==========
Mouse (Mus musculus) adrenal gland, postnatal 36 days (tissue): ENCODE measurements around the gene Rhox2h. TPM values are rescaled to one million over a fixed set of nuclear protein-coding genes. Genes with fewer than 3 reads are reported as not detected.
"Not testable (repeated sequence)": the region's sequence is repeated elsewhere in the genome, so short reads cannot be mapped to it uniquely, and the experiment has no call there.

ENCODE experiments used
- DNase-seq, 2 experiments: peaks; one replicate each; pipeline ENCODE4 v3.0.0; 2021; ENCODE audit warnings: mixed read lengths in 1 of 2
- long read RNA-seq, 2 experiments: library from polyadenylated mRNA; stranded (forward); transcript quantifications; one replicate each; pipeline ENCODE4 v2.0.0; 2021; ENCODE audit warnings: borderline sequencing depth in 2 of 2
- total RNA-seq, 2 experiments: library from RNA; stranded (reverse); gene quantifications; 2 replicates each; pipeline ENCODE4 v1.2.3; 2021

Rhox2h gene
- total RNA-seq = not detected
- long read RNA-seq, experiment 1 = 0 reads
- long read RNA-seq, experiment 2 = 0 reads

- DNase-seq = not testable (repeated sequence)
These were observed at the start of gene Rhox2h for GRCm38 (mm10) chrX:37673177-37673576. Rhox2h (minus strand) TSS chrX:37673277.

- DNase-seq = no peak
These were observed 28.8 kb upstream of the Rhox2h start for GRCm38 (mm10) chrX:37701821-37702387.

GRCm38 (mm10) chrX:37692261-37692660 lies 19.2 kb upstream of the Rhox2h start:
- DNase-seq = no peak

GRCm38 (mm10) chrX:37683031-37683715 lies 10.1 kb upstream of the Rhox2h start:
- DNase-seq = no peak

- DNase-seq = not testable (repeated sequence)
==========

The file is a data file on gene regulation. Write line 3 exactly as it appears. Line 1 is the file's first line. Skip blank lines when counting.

ENCODE experiments used